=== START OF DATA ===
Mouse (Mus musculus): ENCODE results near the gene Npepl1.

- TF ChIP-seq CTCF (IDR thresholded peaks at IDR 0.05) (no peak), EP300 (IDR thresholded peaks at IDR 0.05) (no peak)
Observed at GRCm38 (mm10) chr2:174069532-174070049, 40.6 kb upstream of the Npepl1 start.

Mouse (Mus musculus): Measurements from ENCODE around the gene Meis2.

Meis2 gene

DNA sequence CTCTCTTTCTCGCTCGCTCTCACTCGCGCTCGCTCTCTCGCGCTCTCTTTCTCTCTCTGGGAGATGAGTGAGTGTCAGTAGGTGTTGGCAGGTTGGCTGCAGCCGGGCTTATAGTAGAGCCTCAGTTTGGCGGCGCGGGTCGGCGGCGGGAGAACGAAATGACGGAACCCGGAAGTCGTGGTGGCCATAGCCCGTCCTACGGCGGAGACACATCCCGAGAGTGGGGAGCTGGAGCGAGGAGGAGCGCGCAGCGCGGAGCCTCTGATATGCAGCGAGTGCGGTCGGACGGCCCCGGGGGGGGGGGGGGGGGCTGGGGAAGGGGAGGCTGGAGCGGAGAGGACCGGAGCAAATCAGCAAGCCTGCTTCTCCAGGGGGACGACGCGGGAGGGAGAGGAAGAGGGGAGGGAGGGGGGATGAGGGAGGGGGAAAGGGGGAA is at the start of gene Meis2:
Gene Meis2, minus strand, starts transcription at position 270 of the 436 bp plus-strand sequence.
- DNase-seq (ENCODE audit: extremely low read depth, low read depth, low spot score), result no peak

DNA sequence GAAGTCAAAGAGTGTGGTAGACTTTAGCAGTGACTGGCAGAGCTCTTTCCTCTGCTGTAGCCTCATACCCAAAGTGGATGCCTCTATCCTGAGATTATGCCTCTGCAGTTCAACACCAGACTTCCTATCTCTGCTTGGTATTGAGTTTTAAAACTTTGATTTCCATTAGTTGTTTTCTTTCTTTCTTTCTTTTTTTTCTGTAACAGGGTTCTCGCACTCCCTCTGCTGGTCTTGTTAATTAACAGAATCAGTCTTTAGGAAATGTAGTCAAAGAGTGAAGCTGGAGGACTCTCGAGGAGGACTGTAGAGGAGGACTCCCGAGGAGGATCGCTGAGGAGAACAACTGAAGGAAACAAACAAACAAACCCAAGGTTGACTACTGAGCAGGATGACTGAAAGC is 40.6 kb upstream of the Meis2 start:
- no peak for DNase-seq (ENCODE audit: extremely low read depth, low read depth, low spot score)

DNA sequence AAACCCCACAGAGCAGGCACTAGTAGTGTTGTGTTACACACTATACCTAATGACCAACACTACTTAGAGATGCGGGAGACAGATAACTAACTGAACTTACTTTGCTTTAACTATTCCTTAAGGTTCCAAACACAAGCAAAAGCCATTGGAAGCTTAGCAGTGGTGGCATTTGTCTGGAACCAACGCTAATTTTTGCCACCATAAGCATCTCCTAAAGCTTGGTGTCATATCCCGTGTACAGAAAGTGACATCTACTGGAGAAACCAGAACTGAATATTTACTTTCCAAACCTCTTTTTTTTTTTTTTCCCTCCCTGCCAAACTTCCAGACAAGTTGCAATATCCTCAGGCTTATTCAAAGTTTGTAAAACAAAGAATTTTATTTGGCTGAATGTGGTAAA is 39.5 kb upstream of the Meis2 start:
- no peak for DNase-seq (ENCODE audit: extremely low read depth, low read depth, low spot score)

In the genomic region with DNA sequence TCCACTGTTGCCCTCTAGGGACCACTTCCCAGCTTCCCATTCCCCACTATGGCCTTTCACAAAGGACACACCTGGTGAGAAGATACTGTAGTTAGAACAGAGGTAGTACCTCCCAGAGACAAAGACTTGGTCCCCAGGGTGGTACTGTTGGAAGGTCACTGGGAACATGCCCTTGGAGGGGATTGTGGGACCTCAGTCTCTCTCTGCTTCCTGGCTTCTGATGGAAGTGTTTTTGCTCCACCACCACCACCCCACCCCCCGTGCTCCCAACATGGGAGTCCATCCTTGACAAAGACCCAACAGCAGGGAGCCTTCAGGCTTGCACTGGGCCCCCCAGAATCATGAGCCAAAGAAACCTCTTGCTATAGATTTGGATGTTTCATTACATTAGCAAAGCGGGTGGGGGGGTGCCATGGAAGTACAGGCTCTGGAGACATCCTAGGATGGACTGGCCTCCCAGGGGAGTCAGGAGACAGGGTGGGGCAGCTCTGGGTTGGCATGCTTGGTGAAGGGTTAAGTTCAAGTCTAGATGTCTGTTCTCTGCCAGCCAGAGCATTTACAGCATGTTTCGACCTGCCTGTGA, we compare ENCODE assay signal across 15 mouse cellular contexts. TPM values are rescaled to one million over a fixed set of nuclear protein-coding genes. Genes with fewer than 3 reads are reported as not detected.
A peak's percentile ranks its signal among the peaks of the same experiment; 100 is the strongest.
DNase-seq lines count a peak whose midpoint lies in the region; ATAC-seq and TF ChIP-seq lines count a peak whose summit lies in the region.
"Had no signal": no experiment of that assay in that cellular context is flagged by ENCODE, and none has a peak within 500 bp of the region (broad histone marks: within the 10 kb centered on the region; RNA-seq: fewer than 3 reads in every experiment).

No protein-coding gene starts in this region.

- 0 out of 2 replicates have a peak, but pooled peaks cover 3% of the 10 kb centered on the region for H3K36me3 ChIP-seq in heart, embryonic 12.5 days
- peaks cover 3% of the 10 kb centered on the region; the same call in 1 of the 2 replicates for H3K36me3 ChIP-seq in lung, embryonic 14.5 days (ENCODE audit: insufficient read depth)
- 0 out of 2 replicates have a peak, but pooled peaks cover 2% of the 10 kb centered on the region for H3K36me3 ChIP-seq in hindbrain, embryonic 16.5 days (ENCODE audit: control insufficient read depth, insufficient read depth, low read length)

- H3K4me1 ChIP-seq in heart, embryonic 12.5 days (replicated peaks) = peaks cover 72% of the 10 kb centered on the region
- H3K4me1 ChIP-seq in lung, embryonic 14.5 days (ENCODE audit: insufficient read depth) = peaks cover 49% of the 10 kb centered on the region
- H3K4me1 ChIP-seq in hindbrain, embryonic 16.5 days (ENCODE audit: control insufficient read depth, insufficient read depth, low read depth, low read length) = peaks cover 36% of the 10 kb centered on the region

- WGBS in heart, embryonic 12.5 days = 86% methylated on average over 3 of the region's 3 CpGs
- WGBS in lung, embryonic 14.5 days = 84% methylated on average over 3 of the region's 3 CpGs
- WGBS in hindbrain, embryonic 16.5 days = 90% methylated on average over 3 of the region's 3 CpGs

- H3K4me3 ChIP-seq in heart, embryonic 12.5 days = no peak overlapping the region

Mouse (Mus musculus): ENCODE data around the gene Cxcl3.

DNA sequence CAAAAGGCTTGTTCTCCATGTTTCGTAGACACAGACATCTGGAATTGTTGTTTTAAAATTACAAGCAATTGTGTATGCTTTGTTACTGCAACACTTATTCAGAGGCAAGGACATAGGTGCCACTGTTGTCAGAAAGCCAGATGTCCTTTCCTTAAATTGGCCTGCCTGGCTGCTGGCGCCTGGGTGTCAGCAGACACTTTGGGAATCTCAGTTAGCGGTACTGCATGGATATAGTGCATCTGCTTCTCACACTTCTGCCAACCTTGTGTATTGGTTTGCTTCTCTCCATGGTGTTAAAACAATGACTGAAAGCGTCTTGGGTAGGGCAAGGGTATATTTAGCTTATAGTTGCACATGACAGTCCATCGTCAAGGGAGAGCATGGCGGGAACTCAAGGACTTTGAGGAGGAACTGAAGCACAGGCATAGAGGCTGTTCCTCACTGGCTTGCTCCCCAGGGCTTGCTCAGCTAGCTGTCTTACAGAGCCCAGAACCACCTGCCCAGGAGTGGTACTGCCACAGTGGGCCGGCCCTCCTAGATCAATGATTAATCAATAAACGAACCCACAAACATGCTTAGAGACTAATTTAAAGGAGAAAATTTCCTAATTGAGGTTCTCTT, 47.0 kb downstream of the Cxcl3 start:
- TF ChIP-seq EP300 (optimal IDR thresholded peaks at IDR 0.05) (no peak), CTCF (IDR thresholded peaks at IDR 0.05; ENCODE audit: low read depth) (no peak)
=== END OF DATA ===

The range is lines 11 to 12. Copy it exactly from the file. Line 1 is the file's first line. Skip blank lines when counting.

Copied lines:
DNA sequence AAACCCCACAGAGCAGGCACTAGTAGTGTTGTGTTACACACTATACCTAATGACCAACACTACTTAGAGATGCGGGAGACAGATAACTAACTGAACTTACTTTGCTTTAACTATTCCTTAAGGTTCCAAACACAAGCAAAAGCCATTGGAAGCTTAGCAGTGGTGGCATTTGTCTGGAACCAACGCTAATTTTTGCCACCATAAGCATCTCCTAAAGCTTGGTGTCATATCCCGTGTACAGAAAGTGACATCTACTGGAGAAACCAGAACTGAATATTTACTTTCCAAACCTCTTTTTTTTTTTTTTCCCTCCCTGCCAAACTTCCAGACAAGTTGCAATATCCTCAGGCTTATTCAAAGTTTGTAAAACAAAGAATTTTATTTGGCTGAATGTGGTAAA is 39.5 kb upstream of the Meis2 start:
- no peak for DNase-seq (ENCODE audit: extremely low read depth, low read depth, low spot score)